There is a significant amount of confusion there, and it is unfortunate. I think it’s kind of late, though, for us to try to introduce a new word. I don’t know what that would be: mental wellness?
What’s the difference between remission and recovery?
Recovery is sustained Remission. Recovery means that you’re remitted, and you’re going to stay remitted unless they are unforeseeable circumstances where the illness might return. But recovery means you’re well in.
Can you talk a little bit about your own experience with mental illness?
Sure. I distinctly remember when my second daughter was born. I was about 26 years old, and I was sitting in a chair holding her, and I came to realize that depression wasn’t just something that happened to other people. It would account for my difficulty sleeping, my affect, my mood. I was, in fact, one of those people. I had been leading the battle for them, but it was no longer them. It was also me. It was clear that I was not able to be the kind of father I wanted to be as long as I was depressed.
I saw a psychiatrist. I started medication. I had psychotherapy, I got better, and I have had many relapses, but I haven’t had a sustained episode since then.
How do you distinguish relapse from the normal depression that goes along with the human condition?
A relapse is disabling. I think it's important to make the connection that the human condition does leave us vulnerable to what you might call depression. Most people may be depressed, but they’re not disabled by it.
What kinds of responses have you gotten from your colleagues and others in the field about your work on recovery?
That it’s cruel to set people up for disappointment. There’s a lot of ignorance associated with mental illness in our culture, and I’ve run into it many times. Fortunately, it’s getting better. I don’t hear that as much as I used to.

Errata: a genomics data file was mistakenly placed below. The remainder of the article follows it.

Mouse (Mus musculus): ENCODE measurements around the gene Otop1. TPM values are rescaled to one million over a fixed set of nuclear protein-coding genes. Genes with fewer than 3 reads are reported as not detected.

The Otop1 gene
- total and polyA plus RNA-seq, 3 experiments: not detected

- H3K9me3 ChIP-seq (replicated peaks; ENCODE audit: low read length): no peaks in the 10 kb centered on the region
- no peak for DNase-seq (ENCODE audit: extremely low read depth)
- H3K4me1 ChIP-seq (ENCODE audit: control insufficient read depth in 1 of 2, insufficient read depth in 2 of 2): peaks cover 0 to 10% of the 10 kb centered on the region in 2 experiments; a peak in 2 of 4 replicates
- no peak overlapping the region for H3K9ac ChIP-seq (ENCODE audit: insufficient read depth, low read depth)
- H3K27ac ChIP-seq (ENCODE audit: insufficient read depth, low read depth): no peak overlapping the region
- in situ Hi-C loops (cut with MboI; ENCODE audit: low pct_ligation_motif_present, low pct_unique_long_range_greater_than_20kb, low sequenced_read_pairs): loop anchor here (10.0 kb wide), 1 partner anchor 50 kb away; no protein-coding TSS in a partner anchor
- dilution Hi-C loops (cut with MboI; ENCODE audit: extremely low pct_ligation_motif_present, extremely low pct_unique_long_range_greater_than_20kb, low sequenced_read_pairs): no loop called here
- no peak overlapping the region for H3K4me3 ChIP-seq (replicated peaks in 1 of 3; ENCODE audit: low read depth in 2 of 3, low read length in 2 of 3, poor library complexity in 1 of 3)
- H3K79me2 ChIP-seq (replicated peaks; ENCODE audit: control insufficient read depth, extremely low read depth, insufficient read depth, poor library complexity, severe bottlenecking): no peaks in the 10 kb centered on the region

What do you think has changed?
There are more and more people who identify as being in recovery. It’s been a fairly successful movement in the last 20 years.
Mental health, in general, has changed. It’s not taboo anymore. In part, it’s understood as a normal reaction to abnormal circumstances, which really destigmatizes it further.
Unfortunately, with Covid and other things, there have been more than enough reasons for people to be depressed over the last several years. One silver lining of that is that depression is no longer a taboo subject. It’s no longer stigmatized. I hope that extends to all of mental health, but I know it is at least true for mood disorders.
What’s the difference between clinical recovery and personal recovery?
Clinical recovery is what used to be considered recovery. It means no symptoms, no impairments back to normal. Personal recovery means you may not have achieved that level of recovery, but you are living a meaningful, self-determined, contributing life in the face of an ongoing condition. To me, it’s recovery but to the scientific or medical world, it wouldn’t be.
What does SAMHSA’s Office of Recovery do?
It promotes anything that’s contributory to recovery, and it tries to address stigma and discrimination. It also influences the rest of SAMHSA to become more recovery oriented. I’ve worked collaboratively with SAMHSA for the last 20 years. It was just a matter. Of where I am in my career. I wanted to be able to devote more of my time to policy work and less time to sort of directing studies and giving talks and things like that. I’ve done my share.
Do you think we will move to a recovery model?